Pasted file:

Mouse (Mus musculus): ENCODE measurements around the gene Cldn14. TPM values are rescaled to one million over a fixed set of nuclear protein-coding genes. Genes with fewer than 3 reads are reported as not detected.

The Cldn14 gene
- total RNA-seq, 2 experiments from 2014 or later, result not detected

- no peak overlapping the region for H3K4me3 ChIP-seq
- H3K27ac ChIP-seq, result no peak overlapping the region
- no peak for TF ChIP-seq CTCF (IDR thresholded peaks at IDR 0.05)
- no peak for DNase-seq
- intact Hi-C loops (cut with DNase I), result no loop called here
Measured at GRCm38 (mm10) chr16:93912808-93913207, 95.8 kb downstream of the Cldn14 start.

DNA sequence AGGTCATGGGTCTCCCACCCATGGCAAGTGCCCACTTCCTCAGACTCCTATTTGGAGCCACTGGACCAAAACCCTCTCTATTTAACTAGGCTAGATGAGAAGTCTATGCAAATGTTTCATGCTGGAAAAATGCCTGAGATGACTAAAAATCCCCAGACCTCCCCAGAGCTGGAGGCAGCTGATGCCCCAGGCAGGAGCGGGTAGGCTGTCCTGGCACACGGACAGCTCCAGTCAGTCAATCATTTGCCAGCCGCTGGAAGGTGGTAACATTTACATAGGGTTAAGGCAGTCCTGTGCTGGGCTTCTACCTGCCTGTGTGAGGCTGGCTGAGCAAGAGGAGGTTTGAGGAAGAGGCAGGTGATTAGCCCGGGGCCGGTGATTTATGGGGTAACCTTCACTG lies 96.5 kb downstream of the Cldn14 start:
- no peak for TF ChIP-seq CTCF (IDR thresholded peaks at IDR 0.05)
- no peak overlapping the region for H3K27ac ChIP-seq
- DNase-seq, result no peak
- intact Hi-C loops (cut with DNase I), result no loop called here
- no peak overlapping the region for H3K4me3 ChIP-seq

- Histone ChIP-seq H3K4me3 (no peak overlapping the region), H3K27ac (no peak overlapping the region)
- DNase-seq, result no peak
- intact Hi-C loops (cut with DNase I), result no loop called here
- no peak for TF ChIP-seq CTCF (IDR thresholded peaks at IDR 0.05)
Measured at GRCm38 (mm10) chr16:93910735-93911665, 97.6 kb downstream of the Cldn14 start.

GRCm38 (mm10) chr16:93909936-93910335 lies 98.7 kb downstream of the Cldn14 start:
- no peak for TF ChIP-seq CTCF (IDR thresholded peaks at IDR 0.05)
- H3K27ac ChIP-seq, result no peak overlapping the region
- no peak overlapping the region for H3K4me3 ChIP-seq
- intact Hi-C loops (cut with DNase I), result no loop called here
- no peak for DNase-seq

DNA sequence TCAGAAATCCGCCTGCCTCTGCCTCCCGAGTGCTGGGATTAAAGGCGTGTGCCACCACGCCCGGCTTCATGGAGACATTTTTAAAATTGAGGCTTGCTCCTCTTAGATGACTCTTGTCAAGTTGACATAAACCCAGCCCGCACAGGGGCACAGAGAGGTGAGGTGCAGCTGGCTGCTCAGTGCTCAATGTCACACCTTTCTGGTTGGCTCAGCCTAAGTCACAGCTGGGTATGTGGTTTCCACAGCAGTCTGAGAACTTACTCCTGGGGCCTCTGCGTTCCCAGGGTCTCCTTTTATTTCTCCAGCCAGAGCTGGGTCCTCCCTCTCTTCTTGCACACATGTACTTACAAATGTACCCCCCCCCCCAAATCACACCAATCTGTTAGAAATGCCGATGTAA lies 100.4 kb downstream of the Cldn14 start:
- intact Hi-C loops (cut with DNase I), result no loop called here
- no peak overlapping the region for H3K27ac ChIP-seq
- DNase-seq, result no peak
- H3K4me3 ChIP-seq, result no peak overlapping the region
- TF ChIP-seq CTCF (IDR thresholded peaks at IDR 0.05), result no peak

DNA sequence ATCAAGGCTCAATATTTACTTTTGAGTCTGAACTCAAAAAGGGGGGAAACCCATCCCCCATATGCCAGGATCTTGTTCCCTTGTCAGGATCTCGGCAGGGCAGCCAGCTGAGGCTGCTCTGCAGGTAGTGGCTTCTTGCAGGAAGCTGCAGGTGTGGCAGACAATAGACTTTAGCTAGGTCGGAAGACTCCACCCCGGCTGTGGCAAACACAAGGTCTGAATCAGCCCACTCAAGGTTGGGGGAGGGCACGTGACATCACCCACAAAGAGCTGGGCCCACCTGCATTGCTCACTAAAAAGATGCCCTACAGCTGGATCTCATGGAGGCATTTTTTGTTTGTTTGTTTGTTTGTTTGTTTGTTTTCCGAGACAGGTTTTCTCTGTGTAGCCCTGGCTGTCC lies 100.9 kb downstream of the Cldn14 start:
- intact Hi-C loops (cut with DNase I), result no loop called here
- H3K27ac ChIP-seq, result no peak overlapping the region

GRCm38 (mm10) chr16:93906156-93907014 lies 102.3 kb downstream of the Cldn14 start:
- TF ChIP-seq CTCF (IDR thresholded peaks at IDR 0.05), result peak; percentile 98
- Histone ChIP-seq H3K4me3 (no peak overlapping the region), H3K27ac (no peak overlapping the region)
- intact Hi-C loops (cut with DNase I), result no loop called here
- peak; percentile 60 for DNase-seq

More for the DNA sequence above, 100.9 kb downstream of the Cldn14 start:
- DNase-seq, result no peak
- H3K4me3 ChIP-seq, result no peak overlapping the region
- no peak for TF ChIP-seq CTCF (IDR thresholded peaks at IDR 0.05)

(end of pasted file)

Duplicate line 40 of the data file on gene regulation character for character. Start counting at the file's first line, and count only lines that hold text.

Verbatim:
- peak; percentile 60 for DNase-seq